JK Rowling hate crime law posts not criminal, police say

Harry Potter author JK Rowling wears a blue dress and blue jewellery as she stares towards the camera

JK Rowling didn’t break the law by sharing social media posts that criticised Scotland’s new hate crime law and misgendered several trans women, police have said.

In a lengthy series of posts on X/Twitter, the Harry Potter author misgendered several trans women – including trans activists, public figures and convicted sexual offenders – as she described them as “men”. 

She claimed Scotland’s new legislation, which came into effect on Monday (1 April), ​​“placed higher value on the feelings of men performing their idea of femaleness” than on women’s rights.

Rowling, who lives in Scotland, added that she looked “forward to being arrested” if her posts were deemed to break the new law. 

On Tuesday (2 April), Police Scotland confirmed the force had received complaints about JK Rowling’s social media posts, the Guardian reported. However, it added: “The comments are not assessed to be criminal and no further action will be taken.”

Scotland new hate crime legislation, which was passed in 2021, expanded on existing laws. It also included an offence for “stirring up hatred” against certain protected characteristics, including trans identities. 

You may like to watch

Rowling doubled down on her criticisms of the law and celebrated the announcement by police that her posts were not deemed to be criminal.

“I hope every woman in Scotland who wishes to speak up for the reality and importance of biological sex will be reassured by this announcement, and I trust that all women – irrespective of profile or financial means – will be treated equally under the law,” she wrote.

Harry Potter author JK Rowling stares somewhere off camera while wearing a gold dress and matching jewellery
JK Rowling faced immense backlash for her remarks criticising Scotland’s new hate crime law and for misgendering several trans women, including prominent figures in the community. (Getty)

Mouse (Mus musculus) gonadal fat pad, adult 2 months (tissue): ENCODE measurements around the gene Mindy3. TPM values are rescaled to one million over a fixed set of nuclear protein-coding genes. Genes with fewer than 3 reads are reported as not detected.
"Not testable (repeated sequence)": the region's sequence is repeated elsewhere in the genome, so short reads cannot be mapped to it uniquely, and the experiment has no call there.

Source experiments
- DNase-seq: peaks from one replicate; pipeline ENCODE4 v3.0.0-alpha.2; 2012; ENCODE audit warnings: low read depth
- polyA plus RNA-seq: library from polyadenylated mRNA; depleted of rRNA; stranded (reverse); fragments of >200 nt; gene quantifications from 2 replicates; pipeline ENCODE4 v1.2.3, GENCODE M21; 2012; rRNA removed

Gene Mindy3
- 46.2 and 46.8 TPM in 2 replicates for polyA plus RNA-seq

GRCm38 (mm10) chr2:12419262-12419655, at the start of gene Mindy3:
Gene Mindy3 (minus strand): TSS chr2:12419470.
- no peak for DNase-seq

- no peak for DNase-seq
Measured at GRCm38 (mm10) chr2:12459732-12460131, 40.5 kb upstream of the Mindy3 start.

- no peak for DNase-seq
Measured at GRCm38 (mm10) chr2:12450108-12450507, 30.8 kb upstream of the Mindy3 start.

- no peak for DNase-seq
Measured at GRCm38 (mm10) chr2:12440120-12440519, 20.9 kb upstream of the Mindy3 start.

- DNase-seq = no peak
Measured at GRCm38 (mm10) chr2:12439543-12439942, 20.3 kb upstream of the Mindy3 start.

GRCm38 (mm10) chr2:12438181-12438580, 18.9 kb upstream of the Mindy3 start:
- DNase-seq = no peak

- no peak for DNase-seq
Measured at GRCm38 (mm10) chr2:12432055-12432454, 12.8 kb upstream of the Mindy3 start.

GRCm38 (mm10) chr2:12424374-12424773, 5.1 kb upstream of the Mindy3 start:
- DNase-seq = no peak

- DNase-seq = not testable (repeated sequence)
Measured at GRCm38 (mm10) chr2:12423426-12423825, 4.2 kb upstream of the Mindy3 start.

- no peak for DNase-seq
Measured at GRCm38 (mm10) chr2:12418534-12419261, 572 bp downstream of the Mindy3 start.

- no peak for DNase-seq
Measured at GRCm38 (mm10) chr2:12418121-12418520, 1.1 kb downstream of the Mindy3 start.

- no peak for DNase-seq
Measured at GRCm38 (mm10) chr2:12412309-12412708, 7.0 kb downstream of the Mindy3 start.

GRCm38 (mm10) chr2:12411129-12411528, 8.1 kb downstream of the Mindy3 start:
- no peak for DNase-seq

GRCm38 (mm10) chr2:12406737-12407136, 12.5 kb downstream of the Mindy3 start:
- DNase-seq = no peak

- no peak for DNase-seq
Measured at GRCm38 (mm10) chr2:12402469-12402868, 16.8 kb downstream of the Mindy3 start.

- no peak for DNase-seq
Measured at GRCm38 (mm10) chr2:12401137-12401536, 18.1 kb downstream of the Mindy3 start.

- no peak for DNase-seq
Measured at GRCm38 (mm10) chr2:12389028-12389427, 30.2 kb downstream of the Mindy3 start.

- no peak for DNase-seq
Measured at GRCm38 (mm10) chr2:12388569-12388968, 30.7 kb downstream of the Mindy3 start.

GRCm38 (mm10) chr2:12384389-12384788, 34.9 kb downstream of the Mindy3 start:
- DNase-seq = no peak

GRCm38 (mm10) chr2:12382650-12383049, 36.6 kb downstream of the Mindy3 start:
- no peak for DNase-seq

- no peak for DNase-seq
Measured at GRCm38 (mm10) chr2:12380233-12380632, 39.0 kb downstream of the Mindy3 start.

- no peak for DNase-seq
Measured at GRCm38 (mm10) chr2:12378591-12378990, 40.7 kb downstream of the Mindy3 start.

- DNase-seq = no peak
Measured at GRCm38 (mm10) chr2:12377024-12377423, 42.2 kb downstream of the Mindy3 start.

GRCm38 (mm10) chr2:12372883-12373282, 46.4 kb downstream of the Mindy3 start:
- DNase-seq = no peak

Katie Neeves, who was appointed a UN Women UK delegate and runs Cool2BTrans, was among the trans women mentioned by Rowling in the Harry Potter author’s posts online. 

She told BBC News she was “very disappointed” that Police Scotland wouldn’t be taking action over the comments by Rowling, who she described as a “bully”. 

“JK Rowling is a bully and this act was designed to stop bullying, and if they’re not going to enforce it then that’s very disappointing,” Neeves said. 

She continued: “She listed me and some other trans people along with some sex offenders and put it out to 14 million of her followers.”

She added: “It resulted in me receiving thousands of messages of hate.”

Neeves highlighted how Rowling’s anti-trans remarks had been covered worldwide and there was a lot of “misinformation” about her as a result. 

“It’s horrible and it’s really harmful,” she said. 

India Willoughby, who was also mentioned in JK Rowling’s criticism of Scotland’s hate crime law and was previously misgendered by the author online, also rebuked Police Scotland’s decision not to investigate Rowling’s remarks.

“I’d love to know how putting innocent trans people – who are deliberately misgendered despite having a protected characteristic – on a list containing sex offenders doesn’t meet the [Police Scotland] criteria of: ‘stirring up hatred relating to protected characteristics’,” Willoughby wrote